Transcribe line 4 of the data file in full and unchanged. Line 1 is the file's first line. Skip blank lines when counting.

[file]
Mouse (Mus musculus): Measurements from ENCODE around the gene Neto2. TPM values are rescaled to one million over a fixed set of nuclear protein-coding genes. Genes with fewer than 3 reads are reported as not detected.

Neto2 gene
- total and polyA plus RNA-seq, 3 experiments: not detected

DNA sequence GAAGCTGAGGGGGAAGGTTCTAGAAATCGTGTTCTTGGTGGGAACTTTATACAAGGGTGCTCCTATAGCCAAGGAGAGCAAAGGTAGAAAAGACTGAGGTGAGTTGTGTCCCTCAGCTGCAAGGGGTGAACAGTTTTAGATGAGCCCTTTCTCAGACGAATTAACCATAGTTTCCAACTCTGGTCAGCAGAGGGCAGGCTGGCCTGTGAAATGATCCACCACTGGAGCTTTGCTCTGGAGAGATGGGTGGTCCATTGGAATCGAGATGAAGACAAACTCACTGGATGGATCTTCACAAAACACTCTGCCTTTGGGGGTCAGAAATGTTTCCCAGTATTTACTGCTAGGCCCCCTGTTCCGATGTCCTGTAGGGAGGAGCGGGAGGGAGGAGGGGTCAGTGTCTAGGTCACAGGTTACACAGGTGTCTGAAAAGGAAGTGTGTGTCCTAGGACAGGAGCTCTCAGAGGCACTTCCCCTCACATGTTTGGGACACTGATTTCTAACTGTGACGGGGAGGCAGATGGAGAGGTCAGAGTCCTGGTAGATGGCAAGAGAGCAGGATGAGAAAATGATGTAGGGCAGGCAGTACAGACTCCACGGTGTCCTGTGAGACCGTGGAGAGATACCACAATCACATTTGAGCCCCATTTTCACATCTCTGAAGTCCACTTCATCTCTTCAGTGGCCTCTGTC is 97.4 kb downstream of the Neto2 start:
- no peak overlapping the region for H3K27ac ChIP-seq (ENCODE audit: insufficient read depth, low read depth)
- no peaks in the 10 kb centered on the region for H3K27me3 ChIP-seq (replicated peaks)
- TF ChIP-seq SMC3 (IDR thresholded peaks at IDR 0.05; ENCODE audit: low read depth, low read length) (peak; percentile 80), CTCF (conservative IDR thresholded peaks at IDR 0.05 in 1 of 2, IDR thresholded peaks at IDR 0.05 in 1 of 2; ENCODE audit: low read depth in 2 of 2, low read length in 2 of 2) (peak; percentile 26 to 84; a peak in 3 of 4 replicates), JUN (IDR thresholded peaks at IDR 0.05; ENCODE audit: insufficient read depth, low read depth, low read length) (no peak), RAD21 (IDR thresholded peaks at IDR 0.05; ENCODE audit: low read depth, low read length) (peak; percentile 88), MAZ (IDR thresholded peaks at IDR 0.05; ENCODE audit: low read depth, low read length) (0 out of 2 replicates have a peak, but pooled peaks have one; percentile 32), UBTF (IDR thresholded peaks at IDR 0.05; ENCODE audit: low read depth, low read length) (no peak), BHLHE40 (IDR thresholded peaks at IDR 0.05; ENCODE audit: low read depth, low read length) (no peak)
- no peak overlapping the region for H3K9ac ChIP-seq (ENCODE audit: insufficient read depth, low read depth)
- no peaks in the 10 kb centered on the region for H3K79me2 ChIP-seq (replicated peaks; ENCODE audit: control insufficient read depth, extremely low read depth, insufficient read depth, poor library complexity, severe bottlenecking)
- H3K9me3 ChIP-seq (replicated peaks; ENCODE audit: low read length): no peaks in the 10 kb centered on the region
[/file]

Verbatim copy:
DNA sequence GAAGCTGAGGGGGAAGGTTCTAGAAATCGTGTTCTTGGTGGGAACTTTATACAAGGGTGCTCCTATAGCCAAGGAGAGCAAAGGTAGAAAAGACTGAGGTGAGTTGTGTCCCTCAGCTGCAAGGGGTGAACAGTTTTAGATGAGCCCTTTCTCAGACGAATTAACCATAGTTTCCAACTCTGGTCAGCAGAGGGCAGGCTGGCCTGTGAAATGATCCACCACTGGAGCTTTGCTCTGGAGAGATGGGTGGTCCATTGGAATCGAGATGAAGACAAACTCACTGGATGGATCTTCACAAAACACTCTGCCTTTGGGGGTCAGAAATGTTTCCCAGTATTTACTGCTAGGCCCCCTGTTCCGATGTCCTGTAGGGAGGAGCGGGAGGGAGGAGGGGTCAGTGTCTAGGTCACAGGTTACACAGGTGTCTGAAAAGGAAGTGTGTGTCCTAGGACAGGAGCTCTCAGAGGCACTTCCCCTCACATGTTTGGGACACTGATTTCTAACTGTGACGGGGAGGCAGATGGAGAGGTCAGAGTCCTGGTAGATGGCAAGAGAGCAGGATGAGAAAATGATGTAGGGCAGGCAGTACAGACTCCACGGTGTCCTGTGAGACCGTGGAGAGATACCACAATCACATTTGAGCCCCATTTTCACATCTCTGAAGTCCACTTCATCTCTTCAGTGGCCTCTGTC is 97.4 kb downstream of the Neto2 start: